What do you think?

  • Anonymous

    This will be essential for those start ups entrepreneurs in helping them with relevant information like this.

  • Katherine Salt

    Thanks for the post, I’m just working on a site for my new business, plagarising ideas from lots of different places. This post has give me some extra tips and hints and a bit more confidence that I am going down the right road.

  • Justin

    Good basics on blog design, and I will definitely be incorporating this into my own blog.

    You may already be doing this with your blog redesign, but some things that I noticed when applying this article to your site. When squinting the first things that pop out is the supporters section. It wasn’t until I looked again that I noticed the darker colored icons pointing me to your various sections. I think problem is that placed on a dark blue background the slightly lighter blue backgrounds to your icons there blend in. Were it me, I’d try to increase the contrast to make it pop a little more.

    Also, it may be just me, but I find that I ignore the upper right of a webpage for some reason. Maybe google and twitter and facebook have just trained me to think of that location as the place for logins and settings.

    Again, since you’re already working to redesign the site this may already be taken care of.

  • Miss Lori

    Your posts always have a call to action for me Chris, if to do nothing else but to think. I also appreciate your concise delivery. Your writing makes me feel like you are a partner in my pursuit of better business practices. Everyone can use a team.

    SMILE On!

    Miss Lori

  • Roy Scribner

    I am totally onboard with your third point of valuing your blog real estate, Chris. I think this is a key point in considering the value that you are providing to every potential long-term reader (or customer, in the case of a business). If one of your key value propositions is to be an authoritative source of information on a specific topic, then linking to other authoritative sources may enhance your own credibility and trust. Yes, it is a link away from your site, but if the user finds value in that link, then you are likely to gain credibility as a source.

  • ConnorBringas

    I agree with your “build social proof” area in this blog. Its definitely true that blog commenting helps get traffic, I definitely agree with everything you have in this post. Its important to get your name out there..but selling yourself isnt the right way to do it. Providing quality content is the key to success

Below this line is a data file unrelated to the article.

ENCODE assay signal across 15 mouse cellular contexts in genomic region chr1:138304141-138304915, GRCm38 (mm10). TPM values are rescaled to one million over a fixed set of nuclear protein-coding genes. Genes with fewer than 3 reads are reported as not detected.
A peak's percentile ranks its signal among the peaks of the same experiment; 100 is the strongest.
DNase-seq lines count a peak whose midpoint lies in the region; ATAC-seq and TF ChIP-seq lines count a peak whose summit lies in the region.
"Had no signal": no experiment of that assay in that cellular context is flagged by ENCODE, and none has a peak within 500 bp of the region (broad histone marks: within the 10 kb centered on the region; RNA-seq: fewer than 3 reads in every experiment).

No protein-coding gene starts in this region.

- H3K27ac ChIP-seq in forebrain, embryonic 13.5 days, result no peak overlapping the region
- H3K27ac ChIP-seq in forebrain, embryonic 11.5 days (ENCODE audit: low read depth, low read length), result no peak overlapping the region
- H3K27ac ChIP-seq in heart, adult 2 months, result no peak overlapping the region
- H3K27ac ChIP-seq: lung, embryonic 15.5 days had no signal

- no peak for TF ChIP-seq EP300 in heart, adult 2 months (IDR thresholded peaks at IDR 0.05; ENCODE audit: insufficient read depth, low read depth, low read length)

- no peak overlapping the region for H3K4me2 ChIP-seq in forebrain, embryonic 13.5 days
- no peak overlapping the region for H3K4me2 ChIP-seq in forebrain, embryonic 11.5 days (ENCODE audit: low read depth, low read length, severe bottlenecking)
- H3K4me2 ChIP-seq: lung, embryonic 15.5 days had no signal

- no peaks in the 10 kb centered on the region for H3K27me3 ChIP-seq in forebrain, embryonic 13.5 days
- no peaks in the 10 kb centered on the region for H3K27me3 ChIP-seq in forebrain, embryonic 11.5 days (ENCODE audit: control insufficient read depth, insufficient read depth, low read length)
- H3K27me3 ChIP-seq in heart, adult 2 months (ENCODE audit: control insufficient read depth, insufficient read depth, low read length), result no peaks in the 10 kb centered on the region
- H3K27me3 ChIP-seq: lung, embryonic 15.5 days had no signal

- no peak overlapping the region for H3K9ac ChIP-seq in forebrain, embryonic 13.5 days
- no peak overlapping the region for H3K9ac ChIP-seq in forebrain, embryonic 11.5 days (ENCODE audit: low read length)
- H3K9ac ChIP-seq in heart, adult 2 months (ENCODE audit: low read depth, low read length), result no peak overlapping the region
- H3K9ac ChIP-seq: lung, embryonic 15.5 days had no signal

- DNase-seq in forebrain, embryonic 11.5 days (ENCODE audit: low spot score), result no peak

• Chris Brogan

    Always happy to help. : )

  • Chris Brogan

    You’re wonderful, Miss Lori. Thanks for the kind words. : )

  • Chris Brogan

    Seems to be helpful in proving that you’re a normal human.

  • Chris Brogan

    Quite happy to help. : )

  • Chris Brogan

    That’s a really great way to do it, Brian. I love that. Answer “what’s next?”

    Oh, I’m stealing that. : )

  • Brian Hamlett

    I’d love to claim it as just my own, but I’d be remiss if I didn’t say it was @ScottHepburn jsut as much. Smart guy. ;)


    • Scott Hepburn

      Steal away, Chris. Customers are always looking to take a “next step” — if you don’t offer them one, they’ll take their next step with someone else.

    • Scott Hepburn

      Steal away, Chris. Customers are always looking to take a “next step” — if you don’t offer them one, they’ll take their next step with someone else.

  • hollister uk

    throw stones, I’m a fan of Apple. I’m on my second notebook and first iphone.

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  • commercial invoice form

    There are some good points for every starter. What about marketing the business on the web?

  • commercial invoice form

    There are some good points for every starter. What about marketing the business on the web?

  • commercial invoice form

    There are some good points for every starter. What about marketing the business on the web?

  • commercial invoice form

    There are some good points for every starter. What about marketing the business on the web?

  • William Hushburn

    Thanks for this post.

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  • Oriental Rug Cleaning Miami

    There are some good points for every starter. What about marketing the business on the web? Thanks for the post, I’m just working on a site for my new business, plagarising ideas from lots of different places. Thanks for the site.